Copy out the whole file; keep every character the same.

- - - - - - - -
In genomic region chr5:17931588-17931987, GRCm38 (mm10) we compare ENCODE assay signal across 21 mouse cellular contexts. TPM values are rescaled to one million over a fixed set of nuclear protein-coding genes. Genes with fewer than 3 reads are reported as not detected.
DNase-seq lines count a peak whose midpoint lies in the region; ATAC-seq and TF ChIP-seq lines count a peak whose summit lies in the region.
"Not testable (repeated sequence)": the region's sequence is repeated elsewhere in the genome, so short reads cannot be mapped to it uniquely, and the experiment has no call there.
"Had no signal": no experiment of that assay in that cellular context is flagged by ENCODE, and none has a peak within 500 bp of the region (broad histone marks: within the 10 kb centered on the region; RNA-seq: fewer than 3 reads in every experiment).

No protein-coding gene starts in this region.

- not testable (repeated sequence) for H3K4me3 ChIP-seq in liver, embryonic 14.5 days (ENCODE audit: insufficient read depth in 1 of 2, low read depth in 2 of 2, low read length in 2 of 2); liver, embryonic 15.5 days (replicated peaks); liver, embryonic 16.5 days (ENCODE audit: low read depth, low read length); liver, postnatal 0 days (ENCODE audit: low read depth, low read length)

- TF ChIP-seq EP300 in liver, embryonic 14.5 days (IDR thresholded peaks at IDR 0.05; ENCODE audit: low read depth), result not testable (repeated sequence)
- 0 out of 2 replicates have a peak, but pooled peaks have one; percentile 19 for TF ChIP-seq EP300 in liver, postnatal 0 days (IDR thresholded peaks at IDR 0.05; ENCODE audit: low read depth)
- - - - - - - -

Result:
In genomic region chr5:17931588-17931987, GRCm38 (mm10) we compare ENCODE assay signal across 21 mouse cellular contexts. TPM values are rescaled to one million over a fixed set of nuclear protein-coding genes. Genes with fewer than 3 reads are reported as not detected.
DNase-seq lines count a peak whose midpoint lies in the region; ATAC-seq and TF ChIP-seq lines count a peak whose summit lies in the region.
"Not testable (repeated sequence)": the region's sequence is repeated elsewhere in the genome, so short reads cannot be mapped to it uniquely, and the experiment has no call there.
"Had no signal": no experiment of that assay in that cellular context is flagged by ENCODE, and none has a peak within 500 bp of the region (broad histone marks: within the 10 kb centered on the region; RNA-seq: fewer than 3 reads in every experiment).

No protein-coding gene starts in this region.

- not testable (repeated sequence) for H3K4me3 ChIP-seq in liver, embryonic 14.5 days (ENCODE audit: insufficient read depth in 1 of 2, low read depth in 2 of 2, low read length in 2 of 2); liver, embryonic 15.5 days (replicated peaks); liver, embryonic 16.5 days (ENCODE audit: low read depth, low read length); liver, postnatal 0 days (ENCODE audit: low read depth, low read length)

- TF ChIP-seq EP300 in liver, embryonic 14.5 days (IDR thresholded peaks at IDR 0.05; ENCODE audit: low read depth), result not testable (repeated sequence)
- 0 out of 2 replicates have a peak, but pooled peaks have one; percentile 19 for TF ChIP-seq EP300 in liver, postnatal 0 days (IDR thresholded peaks at IDR 0.05; ENCODE audit: low read depth)